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What is the Difference between scalar and vector quantity?

    Difference Between Scalar And Vector Quantity featured
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    What is the Difference between scalar and vector quantity?

    difference between scalar and vector quantity | distinguish between scalar and vector quantity

    Difference Between Scalar And Vector Quantity

    Before you read any further it might be a good idea to read about What are Vector Quantities.

    Recommended Read: What are Vector Quantities?

    In Brief

    • Certain physical quantities have been chosen as base quantities (such as length, time, and mass); each has been defined in terms of a standard and given a unit of measure (such as meter, second, and kilogram). Other physical quantities are defined in terms of these base quantities and their standards and units.
    • Physical quantities are those quantities in which all physical laws can be expressed and which can be measured directly or indirectly.
    • Physical quantities can be classified into two types.
      1.
      Scalar Quantity
      2. Vector Quantity.
    • Knowledge of vectors is important because many quantities used in physics are vectors. If you try to add together vector quantities without taking into account their direction you’ll get results that are incorrect.

    Recommended Read – 30 Examples of Vector Quantities

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    • Before understanding more about vectors it is also important to distinguish between scalar and vector quantities. 

    Difference between Scalar and Vector Quantity in points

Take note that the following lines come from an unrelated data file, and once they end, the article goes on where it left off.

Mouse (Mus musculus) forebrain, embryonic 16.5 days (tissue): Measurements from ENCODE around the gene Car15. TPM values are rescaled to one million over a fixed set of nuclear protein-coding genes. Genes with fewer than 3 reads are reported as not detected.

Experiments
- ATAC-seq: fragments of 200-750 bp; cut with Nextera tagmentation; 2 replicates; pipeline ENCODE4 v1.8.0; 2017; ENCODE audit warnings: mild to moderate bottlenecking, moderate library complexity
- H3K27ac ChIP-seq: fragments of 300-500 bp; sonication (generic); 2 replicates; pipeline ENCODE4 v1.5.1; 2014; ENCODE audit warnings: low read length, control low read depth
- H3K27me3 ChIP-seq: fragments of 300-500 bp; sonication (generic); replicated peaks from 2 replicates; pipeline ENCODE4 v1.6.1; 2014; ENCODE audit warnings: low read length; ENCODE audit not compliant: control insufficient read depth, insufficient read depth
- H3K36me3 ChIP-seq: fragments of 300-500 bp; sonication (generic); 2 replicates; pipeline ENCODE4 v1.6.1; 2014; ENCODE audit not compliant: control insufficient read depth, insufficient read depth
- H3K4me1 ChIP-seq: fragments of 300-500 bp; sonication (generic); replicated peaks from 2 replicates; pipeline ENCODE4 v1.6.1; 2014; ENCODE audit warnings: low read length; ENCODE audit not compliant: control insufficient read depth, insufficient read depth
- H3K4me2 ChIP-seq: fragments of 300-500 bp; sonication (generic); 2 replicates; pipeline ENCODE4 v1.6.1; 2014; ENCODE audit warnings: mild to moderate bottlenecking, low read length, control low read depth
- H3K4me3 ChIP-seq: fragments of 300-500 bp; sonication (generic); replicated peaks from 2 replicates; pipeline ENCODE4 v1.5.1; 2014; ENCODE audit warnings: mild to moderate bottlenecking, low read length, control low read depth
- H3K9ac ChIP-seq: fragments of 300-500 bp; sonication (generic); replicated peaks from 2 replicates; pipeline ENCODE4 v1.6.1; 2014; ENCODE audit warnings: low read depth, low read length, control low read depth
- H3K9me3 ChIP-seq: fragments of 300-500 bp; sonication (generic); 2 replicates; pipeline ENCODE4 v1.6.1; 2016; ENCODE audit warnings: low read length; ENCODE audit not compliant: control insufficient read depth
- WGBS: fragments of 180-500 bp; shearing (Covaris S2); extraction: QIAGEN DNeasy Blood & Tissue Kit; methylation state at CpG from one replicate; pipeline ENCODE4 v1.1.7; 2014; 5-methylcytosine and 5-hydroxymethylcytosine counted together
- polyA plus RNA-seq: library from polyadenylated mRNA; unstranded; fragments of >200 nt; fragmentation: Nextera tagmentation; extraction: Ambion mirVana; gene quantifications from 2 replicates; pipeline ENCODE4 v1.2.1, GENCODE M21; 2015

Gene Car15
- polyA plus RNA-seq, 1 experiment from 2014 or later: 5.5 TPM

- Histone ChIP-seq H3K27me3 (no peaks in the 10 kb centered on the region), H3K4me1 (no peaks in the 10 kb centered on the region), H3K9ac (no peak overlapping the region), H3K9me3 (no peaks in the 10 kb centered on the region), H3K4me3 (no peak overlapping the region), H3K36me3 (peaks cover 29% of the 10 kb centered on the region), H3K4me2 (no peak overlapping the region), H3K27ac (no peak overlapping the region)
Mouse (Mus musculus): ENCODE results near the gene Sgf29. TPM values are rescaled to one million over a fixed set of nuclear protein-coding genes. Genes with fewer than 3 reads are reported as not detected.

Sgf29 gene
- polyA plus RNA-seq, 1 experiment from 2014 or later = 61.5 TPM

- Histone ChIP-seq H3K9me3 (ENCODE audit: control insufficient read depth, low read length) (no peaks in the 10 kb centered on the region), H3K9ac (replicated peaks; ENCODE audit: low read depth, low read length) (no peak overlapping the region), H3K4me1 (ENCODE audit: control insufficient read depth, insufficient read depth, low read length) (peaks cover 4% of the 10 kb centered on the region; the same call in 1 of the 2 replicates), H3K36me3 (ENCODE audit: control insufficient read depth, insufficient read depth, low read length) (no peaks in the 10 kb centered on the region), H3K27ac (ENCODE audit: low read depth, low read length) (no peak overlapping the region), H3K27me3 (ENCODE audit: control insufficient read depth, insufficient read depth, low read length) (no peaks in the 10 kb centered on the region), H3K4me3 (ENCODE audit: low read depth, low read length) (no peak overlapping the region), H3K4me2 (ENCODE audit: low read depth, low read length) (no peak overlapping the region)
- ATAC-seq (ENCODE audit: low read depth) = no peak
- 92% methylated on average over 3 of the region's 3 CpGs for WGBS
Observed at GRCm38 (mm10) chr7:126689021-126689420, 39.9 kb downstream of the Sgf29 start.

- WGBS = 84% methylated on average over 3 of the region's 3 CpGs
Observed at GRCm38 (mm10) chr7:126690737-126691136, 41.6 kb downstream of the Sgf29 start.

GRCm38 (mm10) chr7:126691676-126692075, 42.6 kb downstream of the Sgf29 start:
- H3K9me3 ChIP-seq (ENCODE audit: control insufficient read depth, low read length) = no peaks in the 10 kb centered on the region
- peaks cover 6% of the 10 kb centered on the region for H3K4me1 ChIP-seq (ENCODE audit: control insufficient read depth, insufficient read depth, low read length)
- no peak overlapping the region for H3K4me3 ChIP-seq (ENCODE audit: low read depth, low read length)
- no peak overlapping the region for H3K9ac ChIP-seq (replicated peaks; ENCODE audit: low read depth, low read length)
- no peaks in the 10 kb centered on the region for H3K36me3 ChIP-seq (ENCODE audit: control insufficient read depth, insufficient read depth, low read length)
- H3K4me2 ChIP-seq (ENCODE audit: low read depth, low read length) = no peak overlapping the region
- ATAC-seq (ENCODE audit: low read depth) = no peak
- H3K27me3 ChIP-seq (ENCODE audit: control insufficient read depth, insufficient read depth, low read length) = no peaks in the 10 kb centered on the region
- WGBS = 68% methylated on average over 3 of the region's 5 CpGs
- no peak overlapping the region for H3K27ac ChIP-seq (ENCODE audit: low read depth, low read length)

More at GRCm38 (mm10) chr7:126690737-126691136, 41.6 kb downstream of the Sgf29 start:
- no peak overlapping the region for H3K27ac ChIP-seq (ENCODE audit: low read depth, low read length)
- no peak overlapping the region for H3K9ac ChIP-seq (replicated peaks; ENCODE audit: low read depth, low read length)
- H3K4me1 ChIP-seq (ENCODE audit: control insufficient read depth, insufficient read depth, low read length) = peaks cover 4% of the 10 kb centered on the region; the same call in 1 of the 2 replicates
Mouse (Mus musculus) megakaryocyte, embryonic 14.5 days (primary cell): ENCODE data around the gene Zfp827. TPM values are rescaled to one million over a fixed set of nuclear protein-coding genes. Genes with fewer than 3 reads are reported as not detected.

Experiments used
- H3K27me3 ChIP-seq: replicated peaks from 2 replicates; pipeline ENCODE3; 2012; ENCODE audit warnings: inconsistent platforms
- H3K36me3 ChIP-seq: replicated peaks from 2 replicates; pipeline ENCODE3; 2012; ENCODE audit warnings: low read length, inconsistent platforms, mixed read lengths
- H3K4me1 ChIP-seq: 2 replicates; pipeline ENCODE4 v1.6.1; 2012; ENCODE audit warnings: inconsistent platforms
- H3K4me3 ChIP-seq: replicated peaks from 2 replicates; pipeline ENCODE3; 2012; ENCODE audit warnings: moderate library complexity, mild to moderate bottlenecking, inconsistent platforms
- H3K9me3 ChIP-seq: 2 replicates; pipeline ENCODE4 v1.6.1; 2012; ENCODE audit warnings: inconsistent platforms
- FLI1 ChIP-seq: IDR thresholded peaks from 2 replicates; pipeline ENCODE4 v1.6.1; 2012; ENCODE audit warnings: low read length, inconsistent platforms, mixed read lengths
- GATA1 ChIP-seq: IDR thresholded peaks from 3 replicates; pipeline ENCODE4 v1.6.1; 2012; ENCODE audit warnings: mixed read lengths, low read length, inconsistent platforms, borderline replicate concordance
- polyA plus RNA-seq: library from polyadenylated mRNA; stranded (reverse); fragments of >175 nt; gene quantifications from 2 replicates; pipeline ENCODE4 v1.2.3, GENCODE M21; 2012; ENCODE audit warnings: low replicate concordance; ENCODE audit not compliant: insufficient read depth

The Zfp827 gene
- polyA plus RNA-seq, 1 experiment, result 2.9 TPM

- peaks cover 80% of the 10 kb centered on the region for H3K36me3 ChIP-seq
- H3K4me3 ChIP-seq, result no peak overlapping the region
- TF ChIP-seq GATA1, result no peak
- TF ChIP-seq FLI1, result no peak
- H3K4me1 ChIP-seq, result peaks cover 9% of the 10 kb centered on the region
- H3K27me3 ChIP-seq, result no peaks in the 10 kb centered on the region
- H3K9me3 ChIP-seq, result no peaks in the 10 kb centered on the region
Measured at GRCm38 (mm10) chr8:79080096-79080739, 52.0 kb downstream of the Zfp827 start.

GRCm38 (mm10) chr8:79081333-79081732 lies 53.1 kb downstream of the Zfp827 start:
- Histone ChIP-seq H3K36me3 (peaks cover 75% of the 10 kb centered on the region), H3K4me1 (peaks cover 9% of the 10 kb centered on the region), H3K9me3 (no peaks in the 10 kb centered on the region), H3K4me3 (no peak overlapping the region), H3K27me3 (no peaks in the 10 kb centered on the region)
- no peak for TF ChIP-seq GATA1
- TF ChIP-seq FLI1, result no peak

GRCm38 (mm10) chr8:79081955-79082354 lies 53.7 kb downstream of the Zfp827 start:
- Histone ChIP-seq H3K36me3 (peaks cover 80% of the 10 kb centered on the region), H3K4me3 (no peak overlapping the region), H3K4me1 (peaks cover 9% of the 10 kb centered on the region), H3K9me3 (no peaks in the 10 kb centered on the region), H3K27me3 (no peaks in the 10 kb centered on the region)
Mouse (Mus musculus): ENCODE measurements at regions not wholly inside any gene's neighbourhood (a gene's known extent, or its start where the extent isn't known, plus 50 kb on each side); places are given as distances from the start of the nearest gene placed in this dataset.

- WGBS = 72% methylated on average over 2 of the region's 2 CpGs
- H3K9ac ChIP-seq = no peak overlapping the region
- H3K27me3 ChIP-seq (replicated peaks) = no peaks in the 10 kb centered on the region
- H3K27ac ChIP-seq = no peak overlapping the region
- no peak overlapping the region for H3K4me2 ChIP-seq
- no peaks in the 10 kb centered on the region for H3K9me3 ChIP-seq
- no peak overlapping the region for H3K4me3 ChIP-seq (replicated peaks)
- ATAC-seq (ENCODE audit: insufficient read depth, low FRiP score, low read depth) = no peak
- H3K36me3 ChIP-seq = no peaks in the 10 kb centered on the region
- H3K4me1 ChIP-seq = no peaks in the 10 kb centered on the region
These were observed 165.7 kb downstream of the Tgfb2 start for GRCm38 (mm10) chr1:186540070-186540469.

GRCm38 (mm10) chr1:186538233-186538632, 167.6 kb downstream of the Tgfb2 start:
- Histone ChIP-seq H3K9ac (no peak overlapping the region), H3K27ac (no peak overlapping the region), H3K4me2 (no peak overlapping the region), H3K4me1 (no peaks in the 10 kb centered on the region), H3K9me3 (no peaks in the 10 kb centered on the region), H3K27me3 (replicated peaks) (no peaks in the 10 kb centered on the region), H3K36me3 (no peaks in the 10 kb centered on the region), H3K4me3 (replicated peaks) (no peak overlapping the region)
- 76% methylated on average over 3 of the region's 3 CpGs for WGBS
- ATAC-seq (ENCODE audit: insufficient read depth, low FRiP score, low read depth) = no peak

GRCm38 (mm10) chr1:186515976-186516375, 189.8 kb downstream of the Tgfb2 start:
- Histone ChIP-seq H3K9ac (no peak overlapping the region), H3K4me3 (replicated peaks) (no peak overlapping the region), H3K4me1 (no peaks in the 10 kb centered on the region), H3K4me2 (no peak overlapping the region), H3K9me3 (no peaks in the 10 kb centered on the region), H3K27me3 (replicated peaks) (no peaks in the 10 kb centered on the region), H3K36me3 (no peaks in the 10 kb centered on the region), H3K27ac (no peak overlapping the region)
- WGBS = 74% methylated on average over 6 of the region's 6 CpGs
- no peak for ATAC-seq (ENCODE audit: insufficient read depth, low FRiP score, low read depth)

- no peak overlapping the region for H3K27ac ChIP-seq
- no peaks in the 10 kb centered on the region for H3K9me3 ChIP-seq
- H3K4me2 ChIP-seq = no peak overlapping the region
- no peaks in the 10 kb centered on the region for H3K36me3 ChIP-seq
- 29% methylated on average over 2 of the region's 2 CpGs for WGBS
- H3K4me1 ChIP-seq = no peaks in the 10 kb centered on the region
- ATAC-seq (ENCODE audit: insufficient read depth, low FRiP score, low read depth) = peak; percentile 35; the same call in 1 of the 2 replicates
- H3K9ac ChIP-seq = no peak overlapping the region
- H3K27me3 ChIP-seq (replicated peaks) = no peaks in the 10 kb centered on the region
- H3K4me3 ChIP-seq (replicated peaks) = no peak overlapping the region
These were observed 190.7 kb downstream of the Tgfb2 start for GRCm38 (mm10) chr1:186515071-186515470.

1. Numerical value and Direction

    Scalar Quantity

    • Scalar Quantity Not all physical quantities involve a direction. Temperature, pressure, energy, mass, and time, for example, do not “point” in the spatial sense. We call such quantities scalars, and we deal with them by the rules of ordinary algebra (addition, subtraction, etc). A single value, with a sign (as in a temperature of – 40°F), specifies a scalar quantity.
    • Scalars, such as temperature, have magnitude only. They are specified by a number with a unit (10°C) and obey the rules of arithmetic and ordinary algebra.

    Vector Quantity

    •  A vector quantity is a quantity that has both a magnitude and a direction and thus can be represented with a vector.
    • Vectors require a specified or assumed direction. A vector quantity is incomplete without a direction.
    • Some physical quantities that are vector quantities are displacement, velocity, and acceleration.
    • Vectors, such as displacement, have both magnitude and direction (5 m, North) and obey the rules of vector algebra.
     
    1. Dimensions

    • A Scalar quantity is a one-dimensional quantity because as we know Vector quantity has a magnitude whereas a scalar quantity has a magnitude but no direction. If something has a direction, it will definitely have more than one dimension.